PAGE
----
I wrote "El mapa esta sobre de la cama" and was marked incorrect. I imagine it was due to the extra DE I inserted after "sobre." The drop-down tag says "sobre" means "on top." I took this to mean that the translation needed DE after "sobre." Ex. ...esta sobre DE la cama. Why am i wrong? Is the DE not needed and why? Thanks
Well, why questions like this are hard to answer, but let me give it a go
you need no "de" because one of the translations is "on top of" although not all "on top of" can be translated to "sobre", but that's another battle. Encima can be used as well, and it does use "de", encima de la cama (see http://www.rae.es/drae/srv/search?id=WnmNRmPfBDXX2uQmFOlu)
Sobre has some other meanings and many native speakers barely use it at all, using "en" instead. (not that I advise you to... it's just laziness and may change the intended meaning)
"Estar" is the verb that's always used with location. That makes sense, because locations change -- they're not part of the very being of things.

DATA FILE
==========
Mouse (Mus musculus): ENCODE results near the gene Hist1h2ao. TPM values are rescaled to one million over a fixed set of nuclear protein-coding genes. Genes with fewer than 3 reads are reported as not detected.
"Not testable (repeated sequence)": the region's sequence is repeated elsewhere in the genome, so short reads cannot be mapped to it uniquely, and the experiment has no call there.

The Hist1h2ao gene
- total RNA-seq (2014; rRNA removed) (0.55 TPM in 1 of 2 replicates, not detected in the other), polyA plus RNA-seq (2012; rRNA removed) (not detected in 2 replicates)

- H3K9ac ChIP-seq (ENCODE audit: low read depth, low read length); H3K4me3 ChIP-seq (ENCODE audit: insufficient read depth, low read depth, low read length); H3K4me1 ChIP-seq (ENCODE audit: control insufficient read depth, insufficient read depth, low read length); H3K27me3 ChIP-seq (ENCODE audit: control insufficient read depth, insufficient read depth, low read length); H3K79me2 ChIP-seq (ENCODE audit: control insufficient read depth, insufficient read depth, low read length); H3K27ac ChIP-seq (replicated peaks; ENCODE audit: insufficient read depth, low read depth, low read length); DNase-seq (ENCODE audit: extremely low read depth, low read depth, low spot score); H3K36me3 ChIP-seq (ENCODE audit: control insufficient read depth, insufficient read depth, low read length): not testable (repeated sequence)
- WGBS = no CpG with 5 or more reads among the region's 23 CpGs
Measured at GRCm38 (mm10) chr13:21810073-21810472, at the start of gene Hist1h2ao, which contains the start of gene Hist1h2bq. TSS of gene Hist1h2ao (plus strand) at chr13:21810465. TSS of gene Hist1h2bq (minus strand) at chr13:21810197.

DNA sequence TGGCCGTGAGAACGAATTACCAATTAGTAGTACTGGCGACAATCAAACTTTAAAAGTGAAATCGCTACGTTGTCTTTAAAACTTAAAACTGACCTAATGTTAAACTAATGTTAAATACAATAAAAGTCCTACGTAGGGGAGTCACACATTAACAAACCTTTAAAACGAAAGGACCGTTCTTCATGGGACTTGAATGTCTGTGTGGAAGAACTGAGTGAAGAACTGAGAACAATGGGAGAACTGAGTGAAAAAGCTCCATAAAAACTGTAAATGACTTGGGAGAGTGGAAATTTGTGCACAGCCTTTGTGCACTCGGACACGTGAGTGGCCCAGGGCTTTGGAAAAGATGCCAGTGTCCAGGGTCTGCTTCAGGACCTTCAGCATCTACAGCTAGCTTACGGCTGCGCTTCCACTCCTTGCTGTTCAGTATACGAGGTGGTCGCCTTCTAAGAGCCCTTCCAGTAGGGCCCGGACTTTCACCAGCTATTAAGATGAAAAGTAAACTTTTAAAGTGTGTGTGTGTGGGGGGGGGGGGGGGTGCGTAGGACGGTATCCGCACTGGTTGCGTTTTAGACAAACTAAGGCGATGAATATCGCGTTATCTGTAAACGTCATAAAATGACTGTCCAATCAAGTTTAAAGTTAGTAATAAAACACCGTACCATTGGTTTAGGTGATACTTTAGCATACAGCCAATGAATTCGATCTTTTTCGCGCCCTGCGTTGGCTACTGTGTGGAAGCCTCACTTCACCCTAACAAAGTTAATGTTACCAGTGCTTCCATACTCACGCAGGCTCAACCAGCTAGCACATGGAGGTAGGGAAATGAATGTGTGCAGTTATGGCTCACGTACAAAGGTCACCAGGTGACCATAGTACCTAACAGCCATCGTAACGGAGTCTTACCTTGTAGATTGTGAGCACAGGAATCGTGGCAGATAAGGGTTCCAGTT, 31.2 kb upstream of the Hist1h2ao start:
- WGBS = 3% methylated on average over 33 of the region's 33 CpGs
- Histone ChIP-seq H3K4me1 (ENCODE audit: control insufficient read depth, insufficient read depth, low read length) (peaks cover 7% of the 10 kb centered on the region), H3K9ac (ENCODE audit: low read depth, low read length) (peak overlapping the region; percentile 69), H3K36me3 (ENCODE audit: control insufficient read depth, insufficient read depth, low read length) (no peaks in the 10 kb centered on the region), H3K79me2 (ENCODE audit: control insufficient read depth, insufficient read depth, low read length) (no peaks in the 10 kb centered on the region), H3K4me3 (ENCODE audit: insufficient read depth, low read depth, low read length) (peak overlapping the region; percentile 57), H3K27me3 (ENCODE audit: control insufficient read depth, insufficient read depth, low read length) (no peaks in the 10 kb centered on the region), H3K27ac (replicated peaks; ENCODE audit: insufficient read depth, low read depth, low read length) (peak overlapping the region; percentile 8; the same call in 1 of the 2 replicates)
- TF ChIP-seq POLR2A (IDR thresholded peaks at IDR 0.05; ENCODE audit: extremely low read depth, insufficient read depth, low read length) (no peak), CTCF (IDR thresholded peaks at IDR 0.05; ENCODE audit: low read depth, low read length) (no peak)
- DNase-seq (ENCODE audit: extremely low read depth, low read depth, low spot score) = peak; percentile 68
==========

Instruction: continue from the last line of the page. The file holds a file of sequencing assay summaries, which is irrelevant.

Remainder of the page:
Could you clarify your answer a little more? In this case a map may move locations, but what about the location of a house of city (something that doesn't ever move) - still estar?
That's a very good question you got there, samkins! Learners of Spanish should really throw this temporary-versus-permanent garbage out the window because this only confuses more than clarifies things. Let's just all remember that location of things/people uses estar (including geographical locations), while where something is taking place uses ser.
Well, even so, a house is a temporary thing, just as love is.
The temporary-permanent distinction may be the biggest one, but it is not the be all and end all of ser/estar rules.
That's just the thing: temporary-permanent is NOT the biggest one, and that's why I said what I said in my old post. I don't even use that temporary-vs-permanent thing (that so many learners are crazy about) as my base guide at all.
I'm not even sure if you're really responding to my comment lol.
I totally disagree with the sentiment that temp-perm is confusing and should not be told to learners, which is why I replied. It is not that confusing, you should simply know it is not the only one. If you think it is the only rule for ser/estar, yes, then it is confusing. Personally I would teach location-temporary-subjective as uses for estar, that should be correct in 90% of cases.